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As it adds Jeremy Milken to the partnership, Watertower Ventures nears $50 million close for its new fund

Derek Norton and Jeremy Milken have known each other for twenty years. Over their longtime personal and professional relationship, the two Los Angeles-based serial entrepreneurs have invested in each other’s companies and investment firms, but never worked together until now.

Milken is taking the plunge into institutional investing, joining Norton as a partner in Watertower Ventures just as the firm prepares to close on a $50 million new fund.

It’s an auspicious time for both Los Angeles-based businessmen, as the LA venture community sees a wave of technology talent relocating from New York and San Francisco in the newly remote work culture created by the COVID-19 epidemic.

“I see two things happen. One people look at the effects of where the market’s going. We’re seeing a lot more companies that are starting up now as a result of a [the pandemic],” said Norton. “New company formation is happening faster than before covid. [And] a lot of venture capitalists that have relocated to LA. They’ve moved down to LA for lifestyle reasons and they’re saying that they don’t need to go back to San Francisco.”

For Milken, the opportunity to get into venture now is a function of the company creation and acceleration of digital adoption that Norton referenced. “The pandemic is accelerating change in the marketplace. Things that might have taken a decade are taking two years now,” Milken said.

These opportunities are creating an opening for Watertower Ventures in markets far beyond the Hollywood hills. The firm, whose original thesis focused on Los Angeles, San Francisco, and New York, is now cutting checks on investments in Texas and Utah, and spending much less time looking for companies in the Bay Area.

Derek Norton, founder, Watertower Ventures: Image Credit: Watertower Ventures

Norton’s latest fund is the only the most recent act in a career that has seen the investor traverse the financial services digital media and the early days of the internet. Norton built Digital Boardwalk, a pioneering internet service provider and the second commercial partner for the trailblazing browser service, Netscape.

Later, at Jeffries Technologies, and the $120 million Entertainment Media Ventures seed and early stage venture capital fund, Norton was intimately involved in bringing tech to market and focusing on early stage investments. With that in mind, the Watertower Ventures group, which launched in 2017 with a small, $5 million fund, is a return to those roots.

The plan, even at the time, was always to raise a larger fund. After founding and running the boutique investment banking business at Watertower Group, Norton knew he had to raise a starter fund to prove the thesis he was working on.

That thesis was to provide a bridge between early stage companies and large technology companies using the network that Norton has built in the Southern California tech and entertainment community over decades.

“We want to take our contacts at Google, Apple, Facebook, Disney, Microsoft, Cisco, Verizon, AT&T, Comcast, and other companies we believe should have a relationship with our portfolio companies, and help the CEOs and management teams more effectively do business development,” Norton told SoCal Tech when he closed his first fund in 2017. “We want to connect them to the right person at those companies to create a commercial relationship. That has a really large impact on early stage companies, who typically don’t have a deep network of relationships, and the ability to get to those type of people. It’s because of our advisory business that we have those relationships, and that’s also why those relationships stay fresh and active, versus people who aren’t in those businesses. It’s almost a full time job to maintain that, and that’s where our value-add is.”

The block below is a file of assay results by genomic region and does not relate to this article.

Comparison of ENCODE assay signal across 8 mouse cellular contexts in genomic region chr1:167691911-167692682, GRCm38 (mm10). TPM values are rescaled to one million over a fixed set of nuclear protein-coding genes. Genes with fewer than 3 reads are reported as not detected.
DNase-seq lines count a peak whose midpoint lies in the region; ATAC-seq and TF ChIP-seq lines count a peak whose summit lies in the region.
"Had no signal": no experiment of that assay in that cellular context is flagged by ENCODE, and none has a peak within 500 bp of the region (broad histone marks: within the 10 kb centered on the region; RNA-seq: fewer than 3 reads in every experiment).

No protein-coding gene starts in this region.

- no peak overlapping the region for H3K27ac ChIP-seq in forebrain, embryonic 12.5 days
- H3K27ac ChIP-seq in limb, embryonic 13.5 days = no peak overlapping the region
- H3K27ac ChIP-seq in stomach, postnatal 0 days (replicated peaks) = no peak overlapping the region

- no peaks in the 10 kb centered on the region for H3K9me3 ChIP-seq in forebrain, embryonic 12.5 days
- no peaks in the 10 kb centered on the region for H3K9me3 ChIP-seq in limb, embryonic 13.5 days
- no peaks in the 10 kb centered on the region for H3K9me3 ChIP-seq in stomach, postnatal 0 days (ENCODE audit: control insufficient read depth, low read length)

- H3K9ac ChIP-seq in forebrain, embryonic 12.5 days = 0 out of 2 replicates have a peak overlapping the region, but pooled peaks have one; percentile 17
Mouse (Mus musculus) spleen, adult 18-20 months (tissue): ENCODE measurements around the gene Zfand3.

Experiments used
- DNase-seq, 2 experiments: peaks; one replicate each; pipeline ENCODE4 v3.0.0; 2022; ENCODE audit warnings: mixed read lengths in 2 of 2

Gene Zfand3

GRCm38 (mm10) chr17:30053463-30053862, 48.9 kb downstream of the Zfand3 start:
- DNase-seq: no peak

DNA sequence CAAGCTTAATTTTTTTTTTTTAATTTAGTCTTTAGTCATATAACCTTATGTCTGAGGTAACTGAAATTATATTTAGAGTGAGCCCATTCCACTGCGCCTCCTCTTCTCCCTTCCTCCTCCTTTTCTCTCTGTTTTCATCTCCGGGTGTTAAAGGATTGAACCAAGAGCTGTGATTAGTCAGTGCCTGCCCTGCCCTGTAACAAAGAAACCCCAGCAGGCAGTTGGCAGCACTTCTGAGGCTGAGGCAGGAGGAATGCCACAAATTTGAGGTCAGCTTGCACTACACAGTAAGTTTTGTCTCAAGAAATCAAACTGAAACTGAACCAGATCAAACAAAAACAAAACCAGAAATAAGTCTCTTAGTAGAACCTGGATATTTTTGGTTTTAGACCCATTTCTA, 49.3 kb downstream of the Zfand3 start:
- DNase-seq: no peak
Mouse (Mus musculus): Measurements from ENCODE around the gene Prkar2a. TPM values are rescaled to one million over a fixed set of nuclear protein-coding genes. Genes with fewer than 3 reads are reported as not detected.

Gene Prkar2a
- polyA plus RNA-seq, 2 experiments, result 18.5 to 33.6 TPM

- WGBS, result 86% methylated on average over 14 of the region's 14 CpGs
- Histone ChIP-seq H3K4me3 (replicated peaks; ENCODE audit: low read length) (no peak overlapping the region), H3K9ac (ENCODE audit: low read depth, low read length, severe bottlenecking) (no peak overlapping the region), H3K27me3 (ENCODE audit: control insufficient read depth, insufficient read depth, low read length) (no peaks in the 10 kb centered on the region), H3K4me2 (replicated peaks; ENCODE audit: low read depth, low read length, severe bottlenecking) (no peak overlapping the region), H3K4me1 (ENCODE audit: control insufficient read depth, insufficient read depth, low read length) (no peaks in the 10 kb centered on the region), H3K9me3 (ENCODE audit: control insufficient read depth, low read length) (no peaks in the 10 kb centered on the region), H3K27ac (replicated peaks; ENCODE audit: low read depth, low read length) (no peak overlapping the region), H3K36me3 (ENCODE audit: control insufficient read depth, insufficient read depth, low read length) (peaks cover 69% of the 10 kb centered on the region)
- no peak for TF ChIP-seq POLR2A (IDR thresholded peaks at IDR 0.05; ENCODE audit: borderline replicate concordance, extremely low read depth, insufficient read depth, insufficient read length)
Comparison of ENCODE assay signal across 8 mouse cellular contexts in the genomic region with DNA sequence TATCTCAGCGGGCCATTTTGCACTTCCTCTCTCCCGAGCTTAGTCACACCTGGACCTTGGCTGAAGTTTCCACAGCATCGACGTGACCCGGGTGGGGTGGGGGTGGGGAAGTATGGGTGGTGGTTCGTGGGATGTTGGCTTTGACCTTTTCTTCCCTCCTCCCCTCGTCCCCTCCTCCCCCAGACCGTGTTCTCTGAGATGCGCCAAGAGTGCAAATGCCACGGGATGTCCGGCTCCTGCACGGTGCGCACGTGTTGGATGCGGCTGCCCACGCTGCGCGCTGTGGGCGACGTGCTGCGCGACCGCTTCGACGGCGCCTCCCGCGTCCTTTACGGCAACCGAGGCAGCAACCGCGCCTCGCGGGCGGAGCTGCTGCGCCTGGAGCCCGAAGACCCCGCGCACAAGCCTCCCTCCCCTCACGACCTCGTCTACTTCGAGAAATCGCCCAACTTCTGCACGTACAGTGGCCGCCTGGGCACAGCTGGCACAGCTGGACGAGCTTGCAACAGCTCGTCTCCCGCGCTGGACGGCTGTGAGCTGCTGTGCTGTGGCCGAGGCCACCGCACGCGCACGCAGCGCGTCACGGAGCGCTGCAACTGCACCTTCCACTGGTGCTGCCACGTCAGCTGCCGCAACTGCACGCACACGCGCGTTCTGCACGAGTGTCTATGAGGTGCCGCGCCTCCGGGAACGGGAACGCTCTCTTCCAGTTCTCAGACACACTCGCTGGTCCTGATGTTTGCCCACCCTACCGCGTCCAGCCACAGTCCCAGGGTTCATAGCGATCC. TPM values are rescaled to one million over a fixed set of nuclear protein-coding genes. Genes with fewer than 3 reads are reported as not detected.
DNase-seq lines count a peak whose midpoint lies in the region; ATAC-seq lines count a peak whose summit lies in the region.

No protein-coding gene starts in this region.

Milken, who has spent his professional career in entrepreneurship, was ready to try investing, and was intimately familiar with Watertower and its portfolio, as an investor in the firm’s first $5 million fund.

“Two years ago we started having those conversations,” said Norton in an interview. “As Jeremy exited his business in September it created the opportunity to go out and raise together as the evolution of our partnership.”

Jeremy Milken, general partner, Watertower Ventures. Image Credit: Watertower Ventures

With the new capital coming in, Norton expects to back some 30 to 35 companies, he said. And, in a testament to the first fund’s performance, which has it in the top decile of venture funds for its vintage, Norton said he was able to raise the capital amidst the economic uncertainty caused by the COVID-19 pandemic. Some 70 percent of the existing portfolio has been marked up, according to Norton.

Even though limited partners, the investors who back venture funds, were reluctant to commit capital to new firms in March and April, fundraising returned with a vengeance in June and July, according to Norton. The paper performance likely was enough to woo additional limited partners and individual investors including TikTok chief executive Kevin Mayer, the former head of streaming at Disney.

Mayer’s presence in the firm’s investor base is a testament to the firm’s pitch to founders. “We view fundraising as a massive distraction for these early stage companies from their business. We try to deliver that network that’s ours to those founders,” said Norton.

“I think we’re in a unique position starting with a fresh fund here,” says Norton. “Uncertainty creates opportunity and people are bringing solutions. We haven’t noticed any slowdown whatsoever, we’re working with twenty five companies per week. Since the inception of the fund, we haven’t seen deal flow at this level.”

Fox Sports to broadcast the full season of NASCAR’s virtual race series

Esports racing, helped by record-setting viewership, is hitting the big time.

Fox Sports said Tuesday it will broadcast the rest of the eNASCAR Pro Invitational iRacing Series, following Sunday’s virtual race that was watched by 903,000 viewers, according to Nielsen Media Research.

While those numbers are far below the millions of viewers who watch NASCAR’s official races — the last one at Phoenix Raceway reached 4.6 million — it still hit a number of firsts that Fox Sports found notable enough to commit to broadcasting the virtual racing series for the remainder of the season, beginning March 29.